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    ABSTRACT: To compare adherence to screening mammography recommendations of American Indian and non-Hispanic White women in the Denver, Colorado, area. This study retrospectively examined adherence patterns in 229 American Indian and 60,197 non-Hispanic White women > or = 40 years and older, with at least one screening mammogram in the Colorado Mammography Project (CMAP), from January 1, 1999, to December 31, 2003. The CMAP was a prospective study of women receiving mammograms at participating clinics around Denver. Using logistic mixed models, we defined two dependent variables as annual and biennial adherence from the intervals between screening mammograms for each woman. Biennial adherence was substantially higher than annual adherence for both American Indian and non-Hispanic White women in our analyses. American Indian women were less likely than non-Hispanic White women to adhere to biennial recommendations in multivariate models controlling for age, family history of breast cancer, and economic status (zip code): odds ratio (OR) .4 and 95% confidence interval (CI) .2-.6. The association between American Indian race/ethnicity and annual adherence was similar, although not as strong (OR .5, 95% CI .3-.8). American Indian women in the CMAP cohort were less likely than non-Hispanic White women to adhere to recommendations for screening mammography, both annually and biennially. Additional research is needed to explore the effect of biennial screening and other barriers among American Indian women.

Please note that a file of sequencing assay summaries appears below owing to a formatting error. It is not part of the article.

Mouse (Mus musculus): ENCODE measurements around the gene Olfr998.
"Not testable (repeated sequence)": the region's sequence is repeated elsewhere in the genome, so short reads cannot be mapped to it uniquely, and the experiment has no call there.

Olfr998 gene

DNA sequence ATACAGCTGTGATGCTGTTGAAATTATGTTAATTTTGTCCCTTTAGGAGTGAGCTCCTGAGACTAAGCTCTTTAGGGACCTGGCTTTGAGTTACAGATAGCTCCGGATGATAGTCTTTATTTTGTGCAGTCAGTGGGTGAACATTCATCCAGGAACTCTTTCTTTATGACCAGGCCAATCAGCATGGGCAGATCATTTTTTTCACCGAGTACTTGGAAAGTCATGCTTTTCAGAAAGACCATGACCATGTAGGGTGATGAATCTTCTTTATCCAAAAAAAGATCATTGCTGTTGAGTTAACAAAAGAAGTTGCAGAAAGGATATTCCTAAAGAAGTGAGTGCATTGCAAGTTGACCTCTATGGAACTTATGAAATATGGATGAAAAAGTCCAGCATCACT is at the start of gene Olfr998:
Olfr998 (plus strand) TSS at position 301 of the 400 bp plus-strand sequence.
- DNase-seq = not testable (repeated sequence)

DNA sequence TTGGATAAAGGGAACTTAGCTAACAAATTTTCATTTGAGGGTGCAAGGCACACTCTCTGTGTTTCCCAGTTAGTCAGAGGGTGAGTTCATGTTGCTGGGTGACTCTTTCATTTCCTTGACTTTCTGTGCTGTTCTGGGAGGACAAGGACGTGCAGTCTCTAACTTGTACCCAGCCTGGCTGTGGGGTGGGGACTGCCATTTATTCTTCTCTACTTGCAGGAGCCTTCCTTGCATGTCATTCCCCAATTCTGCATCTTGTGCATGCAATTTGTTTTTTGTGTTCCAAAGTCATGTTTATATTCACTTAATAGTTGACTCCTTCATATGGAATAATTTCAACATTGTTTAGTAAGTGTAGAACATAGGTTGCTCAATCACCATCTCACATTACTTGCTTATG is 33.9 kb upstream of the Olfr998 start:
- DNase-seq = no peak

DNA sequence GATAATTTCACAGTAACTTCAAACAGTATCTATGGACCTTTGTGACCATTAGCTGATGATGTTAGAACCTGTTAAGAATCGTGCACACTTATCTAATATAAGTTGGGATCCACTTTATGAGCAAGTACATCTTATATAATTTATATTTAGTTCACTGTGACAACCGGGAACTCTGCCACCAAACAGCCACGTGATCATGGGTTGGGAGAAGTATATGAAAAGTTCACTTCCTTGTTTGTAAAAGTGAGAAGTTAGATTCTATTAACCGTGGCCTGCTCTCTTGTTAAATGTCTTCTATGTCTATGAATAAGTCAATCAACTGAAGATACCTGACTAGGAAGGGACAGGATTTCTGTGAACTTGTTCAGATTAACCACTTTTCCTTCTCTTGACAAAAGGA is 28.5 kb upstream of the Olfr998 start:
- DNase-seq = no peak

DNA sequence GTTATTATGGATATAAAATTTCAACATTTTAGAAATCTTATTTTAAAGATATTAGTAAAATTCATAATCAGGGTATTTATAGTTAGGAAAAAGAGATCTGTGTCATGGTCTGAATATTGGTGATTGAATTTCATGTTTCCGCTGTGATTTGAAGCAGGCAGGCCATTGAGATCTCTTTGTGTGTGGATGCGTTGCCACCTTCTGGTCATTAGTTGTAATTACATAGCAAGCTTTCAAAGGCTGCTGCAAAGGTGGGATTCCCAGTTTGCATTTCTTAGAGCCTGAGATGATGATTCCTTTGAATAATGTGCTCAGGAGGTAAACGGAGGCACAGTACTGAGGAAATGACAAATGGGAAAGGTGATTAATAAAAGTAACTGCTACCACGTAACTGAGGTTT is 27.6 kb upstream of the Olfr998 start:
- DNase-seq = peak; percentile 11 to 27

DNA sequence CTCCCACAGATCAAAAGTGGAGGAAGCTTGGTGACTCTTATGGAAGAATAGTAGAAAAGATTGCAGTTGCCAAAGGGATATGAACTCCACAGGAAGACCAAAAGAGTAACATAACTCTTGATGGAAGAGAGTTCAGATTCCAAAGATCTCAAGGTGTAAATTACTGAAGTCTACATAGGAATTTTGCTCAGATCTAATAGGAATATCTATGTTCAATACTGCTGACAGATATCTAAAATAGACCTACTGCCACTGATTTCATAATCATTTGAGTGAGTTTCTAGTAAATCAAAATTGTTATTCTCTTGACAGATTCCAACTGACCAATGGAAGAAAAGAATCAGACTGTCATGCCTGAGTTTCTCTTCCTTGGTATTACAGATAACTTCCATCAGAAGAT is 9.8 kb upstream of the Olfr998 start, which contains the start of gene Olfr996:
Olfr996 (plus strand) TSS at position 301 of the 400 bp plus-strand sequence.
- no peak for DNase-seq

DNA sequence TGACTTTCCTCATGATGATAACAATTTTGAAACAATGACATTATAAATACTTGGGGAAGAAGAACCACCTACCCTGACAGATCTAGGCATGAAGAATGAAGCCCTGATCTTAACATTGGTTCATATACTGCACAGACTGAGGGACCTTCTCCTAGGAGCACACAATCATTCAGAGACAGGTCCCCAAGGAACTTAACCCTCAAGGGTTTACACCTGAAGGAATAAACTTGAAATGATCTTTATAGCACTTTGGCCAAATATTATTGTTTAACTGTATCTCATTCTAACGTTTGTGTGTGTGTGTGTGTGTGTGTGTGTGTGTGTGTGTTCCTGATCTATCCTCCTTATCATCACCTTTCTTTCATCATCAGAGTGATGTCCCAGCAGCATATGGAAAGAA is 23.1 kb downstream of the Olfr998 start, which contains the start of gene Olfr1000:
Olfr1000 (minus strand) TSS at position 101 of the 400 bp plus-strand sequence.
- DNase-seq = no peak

Ethnicity & disease 01/2006; 16(4):808-14. · 1.12 Impact Factor